Cabarrus

Historical Society to celebrate 160th birthday of museum building

Eastern Cabarrus Historical Society museum opened in the restored building in 1980.
Eastern Cabarrus Historical Society museum opened in the restored building in 1980. EASTERN CABARRUS HISTORICAL SOCIETY

It’s not often you can celebrate a 160th birthday. But the Eastern Cabarrus Historical Society is inviting the public to do just that as members mark the birth of the building that now houses their museum in Mount Pleasant.

In 1855, that building, then known as the Western Carolina Male Academy, opened its doors to students. During the years, “like all ladies who live a long time,” she changed her name occasionally, according to Historical Society secretary Vickey Cline.

She became North Carolina College, then Carolina English and Classical School, and finally the Mount Pleasant Collegiate Institute. Why do they refer to the building as female? “Because,” Cline says, “she was loved by so many men.”

The building has a long and sometimes rocky history: By the Depression, the school had closed, and the building abandoned. In 1941 the property was auctioned, then resold in smaller parcels. The Rev. E.G. Parrom bought the building in 1947 in the hope of opening an orphanage.

Those plans fell through, and the building was converted into apartments where Parrom and others lived for a time. But by the the mid-1950s the building was abandoned again.

Fast forward to 1970, when John Coble, the principal of Mount Pleasant High School, had an idea to preserve local history for the education of his students. He enlisted the help of Postmaster Eugene Hough in a quest to find an old log cabin which could be moved to campus and become a repository for historic artifacts.

In a little more than two years of searching, Coble and Hough found nothing suitable.

In 1973, Dr. R. Brown McAllister heard of their plan and suggested purchasing the old Mount Pleasant Collegiate Institute building. There was concern that the old building might not be worth saving, but after John Fink, of Fink and Barrier Construction, inspected the property and deemed it structurally sound, plans began in earnest. On April 1, 1973 a committee of Hough, McAllister, Hoy Moose, Dr. A. L. Barringer, Edith Peninger and Arthur Lee Kluttz determined to purchase the property with a budget of $5,000.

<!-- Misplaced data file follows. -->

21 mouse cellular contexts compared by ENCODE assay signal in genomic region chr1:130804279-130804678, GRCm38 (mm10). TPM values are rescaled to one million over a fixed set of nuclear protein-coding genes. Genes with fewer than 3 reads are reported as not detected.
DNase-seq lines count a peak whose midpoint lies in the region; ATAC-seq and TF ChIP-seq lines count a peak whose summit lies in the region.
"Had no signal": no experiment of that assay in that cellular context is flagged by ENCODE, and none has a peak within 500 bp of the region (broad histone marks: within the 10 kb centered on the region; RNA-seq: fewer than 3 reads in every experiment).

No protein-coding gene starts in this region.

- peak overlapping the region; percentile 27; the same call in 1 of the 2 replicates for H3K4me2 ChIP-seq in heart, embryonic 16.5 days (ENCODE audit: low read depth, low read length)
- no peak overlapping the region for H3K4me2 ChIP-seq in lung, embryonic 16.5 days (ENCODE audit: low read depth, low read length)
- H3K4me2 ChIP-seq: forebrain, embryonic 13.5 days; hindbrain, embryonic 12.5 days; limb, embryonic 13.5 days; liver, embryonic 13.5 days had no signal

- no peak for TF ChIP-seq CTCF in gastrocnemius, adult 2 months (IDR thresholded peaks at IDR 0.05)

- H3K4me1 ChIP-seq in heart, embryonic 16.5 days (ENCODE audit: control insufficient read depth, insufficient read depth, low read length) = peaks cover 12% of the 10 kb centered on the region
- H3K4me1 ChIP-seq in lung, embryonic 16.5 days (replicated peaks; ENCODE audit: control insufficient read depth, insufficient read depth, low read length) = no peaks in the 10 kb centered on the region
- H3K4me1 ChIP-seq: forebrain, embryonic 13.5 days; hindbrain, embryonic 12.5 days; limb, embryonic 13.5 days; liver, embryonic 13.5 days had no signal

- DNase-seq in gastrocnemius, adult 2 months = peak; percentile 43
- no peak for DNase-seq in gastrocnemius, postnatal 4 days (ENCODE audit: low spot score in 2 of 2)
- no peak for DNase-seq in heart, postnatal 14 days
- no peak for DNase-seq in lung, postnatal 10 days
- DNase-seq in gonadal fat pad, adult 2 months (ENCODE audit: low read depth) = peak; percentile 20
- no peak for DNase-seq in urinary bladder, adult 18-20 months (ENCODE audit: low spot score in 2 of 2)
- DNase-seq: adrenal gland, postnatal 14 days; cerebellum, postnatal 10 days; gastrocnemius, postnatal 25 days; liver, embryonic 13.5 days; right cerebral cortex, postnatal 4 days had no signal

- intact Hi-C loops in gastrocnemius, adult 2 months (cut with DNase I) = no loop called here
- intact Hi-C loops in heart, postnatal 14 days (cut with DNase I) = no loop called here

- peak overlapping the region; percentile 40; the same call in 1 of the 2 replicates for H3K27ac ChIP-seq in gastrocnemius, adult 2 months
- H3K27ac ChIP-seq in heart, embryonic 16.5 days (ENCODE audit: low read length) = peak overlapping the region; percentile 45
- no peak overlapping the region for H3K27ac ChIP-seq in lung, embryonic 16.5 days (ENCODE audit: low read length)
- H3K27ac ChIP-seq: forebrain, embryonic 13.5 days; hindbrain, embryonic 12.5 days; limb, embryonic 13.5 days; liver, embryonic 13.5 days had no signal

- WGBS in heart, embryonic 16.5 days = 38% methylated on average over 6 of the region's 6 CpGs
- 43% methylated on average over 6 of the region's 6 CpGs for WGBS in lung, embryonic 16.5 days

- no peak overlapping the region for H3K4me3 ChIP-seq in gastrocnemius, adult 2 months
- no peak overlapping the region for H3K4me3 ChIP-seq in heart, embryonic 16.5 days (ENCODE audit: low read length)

Parrom eventually agreed to sell the building for $7,500, and on June 10, 1973, a group of 32 residents met to discuss plans for establishing a museum and historical society. Restoration began that August, and on Sept. 6, 1980, the museum opened first to former students and then, two weeks later, to the public.

Today the museum is still run by residents who comprise the Historical Society, and two low-pay, part-time employees, said society president Ben Callahan.

The money raised to purchase the building decades ago came from fundraisers, food sales, membership fees, donations and grants, and that, along with volunteer labor, is what keeps the museum in operation today, Callahan said.

“We do it to maintain a knowledge of our past history,” Callahan said. The museum’s collection, three floors of artifacts focused entirely on local history, is more than you might expect to find in a small town like Mount Pleasant.

“We’re Cabarrus County’s best-kept secret,” said vice-president Robin McAllister.

Marcia Morris is a freelance writer: EasternCabarrusWriter@gmail.com

Want to go?

The Eastern Cabarrus Historical Society will to celebrate the museum building’s 160th birthday from 2 to 5 p.m. Sept. 27 with cake and Champagne punch as well as photos from her past and a multi-media presentation. The public is welcome. The ECHS annual meeting will be held 2 p.m. Sept. 20. It is open to the public, but you must be a member to vote.

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